Electrical problems may be the reason why your engine suddenly stops running, either permanently or or intermittently. The first possible culprit is the DME relay. This relay controls power to the DME (the engine management computer) and to the fuel pump. With age and vibration, the solder on the relay's internal circuit board can crystalize and develop fractures. These fractures cause open circuits within the relay, and it stops working.
A spare DME relay in your glovebox is an excellent insurance policy. If your 944 ever suddenly stops running, try swapping in the new relay.
If you have ruled out the DME relay, the next common electrical culprit is the factory alarm control unit (ACU). The ACU is located in the passenger footwell and is about the size of a pack of cigarettes. To disable the alarm on 1985/2-1988 cars:
On early 944 cars as well as 924S cars, the colors of the wires are different. The 15/87 wires are black and green; The 61/61 wires are blue and blue/white.
On 89 and newer cars with the 928 alarm box, jumper 15 (pin 1) to 87a (pin 3) and the car will start and run.
The original Porsche part is approximately $300 and can be ordered from many mail order places. If you're not worried about originality, there are several non-Porsche power antennas that will work in the $80 range. They don't fit exactly, but they do perform the antenna function.
To replace the antenna you need to remove the charcoal canister in the driver side fender and unattach the hoses that connect to it. After getting the charcoal canister out of the way, you can now see the antenna motor. The bottom of the motor is held in place by a nut and washer, the top is held by a nut outside the car on top of the antenna. Carefully remove the nut and the entire assembly will come free.
Poor AM radio reception is typically caused by the pre-amp not receiving power. Apparently the pre-amp is not required for good FM reception if they have fairly strong signals. The power to the pre-amp is sent through a black wire in the same sleeve as the power antenna. +12 volts should be applied to this wire whenever the radio is on. Most radios have a "Power Antenna" wire that should work for this function. Directly connecting +12V would be a bad idea since it would eventually drain your battery.
As a security measure, the Blaupunkt radios are mounted in a special bracket with no obvious means of removal. There are 4 holes at each corner of the radio face that are used to unlatch the radio. Although there is a special "tool" available to remove the radio, the simplest way to use 4 pieces of stiff wire or nails. Simply insert them into the holes and the radio will come free.
For the 924, the radio pops out with less trouble. The two spring brackets on either side are easily persuaded out with a hooked piece of wire.
Nothing. Wire is wire. After a few years, the insulation breaks down and you get a pretty light show under your hood from arcing (obviously, this is pretty bad for your ignition system). Also connectors can fail, leading to poor ignition.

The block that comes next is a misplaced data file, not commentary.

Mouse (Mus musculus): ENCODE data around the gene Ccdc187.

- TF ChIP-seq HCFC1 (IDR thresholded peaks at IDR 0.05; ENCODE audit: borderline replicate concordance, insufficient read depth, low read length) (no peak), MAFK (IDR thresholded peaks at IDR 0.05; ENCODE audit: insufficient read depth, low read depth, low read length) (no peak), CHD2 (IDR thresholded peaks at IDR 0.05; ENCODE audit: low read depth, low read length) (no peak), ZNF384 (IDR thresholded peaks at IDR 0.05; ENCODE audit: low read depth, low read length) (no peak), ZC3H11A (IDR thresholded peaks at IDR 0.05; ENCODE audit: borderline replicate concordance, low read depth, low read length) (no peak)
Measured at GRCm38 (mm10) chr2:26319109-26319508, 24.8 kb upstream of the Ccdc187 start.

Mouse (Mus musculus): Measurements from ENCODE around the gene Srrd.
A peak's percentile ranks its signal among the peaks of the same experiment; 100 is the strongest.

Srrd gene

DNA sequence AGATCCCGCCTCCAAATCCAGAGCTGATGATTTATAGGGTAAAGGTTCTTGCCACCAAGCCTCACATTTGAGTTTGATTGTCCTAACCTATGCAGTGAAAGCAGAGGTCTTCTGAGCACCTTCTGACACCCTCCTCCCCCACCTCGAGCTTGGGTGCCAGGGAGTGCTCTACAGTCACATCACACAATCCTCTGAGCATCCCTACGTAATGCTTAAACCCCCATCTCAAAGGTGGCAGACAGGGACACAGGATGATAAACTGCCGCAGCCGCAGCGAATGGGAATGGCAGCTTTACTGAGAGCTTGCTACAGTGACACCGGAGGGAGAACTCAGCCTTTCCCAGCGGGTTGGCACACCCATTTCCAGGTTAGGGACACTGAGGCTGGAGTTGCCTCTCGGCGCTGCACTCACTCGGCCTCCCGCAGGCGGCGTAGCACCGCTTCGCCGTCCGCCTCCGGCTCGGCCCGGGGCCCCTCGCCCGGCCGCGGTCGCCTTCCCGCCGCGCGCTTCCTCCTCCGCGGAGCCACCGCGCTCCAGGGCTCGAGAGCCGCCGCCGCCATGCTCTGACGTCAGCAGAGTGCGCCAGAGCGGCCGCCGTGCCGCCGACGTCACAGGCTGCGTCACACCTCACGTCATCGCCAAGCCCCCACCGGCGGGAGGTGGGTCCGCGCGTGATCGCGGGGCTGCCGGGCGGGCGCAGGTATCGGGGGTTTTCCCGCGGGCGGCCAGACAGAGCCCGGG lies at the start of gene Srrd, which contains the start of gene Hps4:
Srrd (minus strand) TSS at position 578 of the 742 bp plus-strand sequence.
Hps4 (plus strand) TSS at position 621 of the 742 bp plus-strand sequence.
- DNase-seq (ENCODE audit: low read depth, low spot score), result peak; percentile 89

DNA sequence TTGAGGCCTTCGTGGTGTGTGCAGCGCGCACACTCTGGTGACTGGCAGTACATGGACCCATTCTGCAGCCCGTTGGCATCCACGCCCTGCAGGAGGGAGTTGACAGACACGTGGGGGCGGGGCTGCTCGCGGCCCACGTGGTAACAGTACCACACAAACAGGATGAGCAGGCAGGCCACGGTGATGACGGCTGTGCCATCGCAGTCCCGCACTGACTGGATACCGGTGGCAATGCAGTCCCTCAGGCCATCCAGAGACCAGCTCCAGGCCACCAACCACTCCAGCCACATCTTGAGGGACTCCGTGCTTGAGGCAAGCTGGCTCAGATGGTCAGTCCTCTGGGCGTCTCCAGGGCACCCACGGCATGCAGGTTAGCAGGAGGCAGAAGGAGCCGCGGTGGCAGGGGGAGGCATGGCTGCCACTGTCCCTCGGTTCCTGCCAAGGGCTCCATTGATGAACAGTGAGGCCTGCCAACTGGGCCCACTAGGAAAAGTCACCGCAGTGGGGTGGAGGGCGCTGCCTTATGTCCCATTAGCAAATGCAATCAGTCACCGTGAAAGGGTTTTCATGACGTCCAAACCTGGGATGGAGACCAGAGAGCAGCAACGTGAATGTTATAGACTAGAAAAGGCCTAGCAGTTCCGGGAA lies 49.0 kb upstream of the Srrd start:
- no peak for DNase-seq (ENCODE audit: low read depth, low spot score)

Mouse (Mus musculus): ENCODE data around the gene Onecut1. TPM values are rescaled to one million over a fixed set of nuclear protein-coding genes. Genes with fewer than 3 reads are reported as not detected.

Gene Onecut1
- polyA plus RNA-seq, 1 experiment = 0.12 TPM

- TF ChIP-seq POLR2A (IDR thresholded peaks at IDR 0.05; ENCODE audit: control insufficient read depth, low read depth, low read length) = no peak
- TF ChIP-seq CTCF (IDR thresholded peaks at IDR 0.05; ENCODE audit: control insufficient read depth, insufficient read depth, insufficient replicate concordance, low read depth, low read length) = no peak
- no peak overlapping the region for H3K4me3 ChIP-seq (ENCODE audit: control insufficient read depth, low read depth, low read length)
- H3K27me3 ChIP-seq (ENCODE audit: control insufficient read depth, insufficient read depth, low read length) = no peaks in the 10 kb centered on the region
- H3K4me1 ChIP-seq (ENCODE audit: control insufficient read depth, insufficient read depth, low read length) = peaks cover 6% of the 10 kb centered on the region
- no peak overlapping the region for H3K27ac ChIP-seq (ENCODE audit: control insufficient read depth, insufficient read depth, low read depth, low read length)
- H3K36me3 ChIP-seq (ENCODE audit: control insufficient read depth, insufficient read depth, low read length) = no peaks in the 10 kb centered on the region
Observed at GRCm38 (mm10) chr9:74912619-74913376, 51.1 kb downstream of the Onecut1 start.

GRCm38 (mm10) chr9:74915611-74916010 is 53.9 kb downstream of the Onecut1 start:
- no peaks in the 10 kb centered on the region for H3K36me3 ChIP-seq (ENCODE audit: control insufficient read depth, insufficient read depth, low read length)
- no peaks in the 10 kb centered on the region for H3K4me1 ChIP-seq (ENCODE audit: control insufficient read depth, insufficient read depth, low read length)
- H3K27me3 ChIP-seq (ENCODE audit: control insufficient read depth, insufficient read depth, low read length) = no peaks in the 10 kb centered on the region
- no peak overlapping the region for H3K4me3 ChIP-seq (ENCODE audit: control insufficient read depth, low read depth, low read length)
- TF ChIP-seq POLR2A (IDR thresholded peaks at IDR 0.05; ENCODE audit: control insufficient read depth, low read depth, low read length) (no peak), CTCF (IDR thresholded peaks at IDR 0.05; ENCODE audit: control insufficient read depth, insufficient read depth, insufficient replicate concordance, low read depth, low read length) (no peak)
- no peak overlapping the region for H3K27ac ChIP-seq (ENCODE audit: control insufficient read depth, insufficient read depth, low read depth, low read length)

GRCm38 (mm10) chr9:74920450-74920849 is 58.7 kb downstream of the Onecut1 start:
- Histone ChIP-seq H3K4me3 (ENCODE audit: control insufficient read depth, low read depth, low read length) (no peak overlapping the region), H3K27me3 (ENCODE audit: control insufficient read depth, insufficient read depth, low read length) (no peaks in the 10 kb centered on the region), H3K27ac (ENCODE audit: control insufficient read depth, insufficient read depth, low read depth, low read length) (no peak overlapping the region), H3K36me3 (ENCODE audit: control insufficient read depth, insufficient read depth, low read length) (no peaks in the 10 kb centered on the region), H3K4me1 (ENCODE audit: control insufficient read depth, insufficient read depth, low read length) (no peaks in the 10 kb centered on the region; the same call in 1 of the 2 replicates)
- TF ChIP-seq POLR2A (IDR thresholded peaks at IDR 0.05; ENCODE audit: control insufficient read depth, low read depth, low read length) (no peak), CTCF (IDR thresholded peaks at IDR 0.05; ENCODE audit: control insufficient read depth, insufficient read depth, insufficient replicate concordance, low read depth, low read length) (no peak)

When one ignition wire or connector fails, others are likely to soon follow. Replacing each wire or connector one at a time is possible, but it might be false economy, particularly considering the time to diagnose the flaky wire or connector that is causing a cylinder to miss. Even then, you are left with a set of old cables dangling on the new connectors not to mention more money and time spent.
It is possible to replace the actual cable while retaining the connectors. Normal ignition wiring will work fine. To repair the wiring, unscrew each wire that has a threaded end. You can remove the old wiring by picking it out after cutting it near the connector. After the connector is free from the old wiring, you can drill a small hole into the base. Cut some bulk ignition wire to the proper length, strip off just enough insulation to properly seat in the connector, and solder them together. Follow the same procedure for the other end, rethread and tighten (you may want to add some dielectric lubricant on the wire and cup, both Jim Pasha & Bruce Anderson recommend this stuff for any electrical work. Porsche's factory response is that it's a no-no because it may gunk up and cause a poor connection.) It is possible that you will destroy the connector in the process of rebuilding it, so you may want to pick up a spare or two from a junkyard or dismantler.
One of the best lighting upgrade appears to be the Hella H-4's, sold for off-road use only, of course. These are halogen based and come with 55/60 watt bulbs. Brighter replacement bulbs are available. Be aware that in the U.S. you may be hassled by the police if you continuously drive around with 100 watt laser beams of death. Hella lighting is available from most mail order houses. Figure around $80-120 for the headlights, plus $15-30 each if you want upgraded replacement bulbs.
The replacement bulbs include:
If you upgrade to higher wattage headlights, you should consider installing a relay near the headlight. The reason is that the higher wattage draws more current. This can stress the original headlight wiring and switch and ultimately cause some failures. In addition because the factory wiring wasnt designed for the higher current, it will introduce some voltage drop. This can lead to less bright lights, but worse because of the sensitivity of halogen bulb life to voltage, your bulbs will probably not last long enough. Halogens need the right voltage to work properly.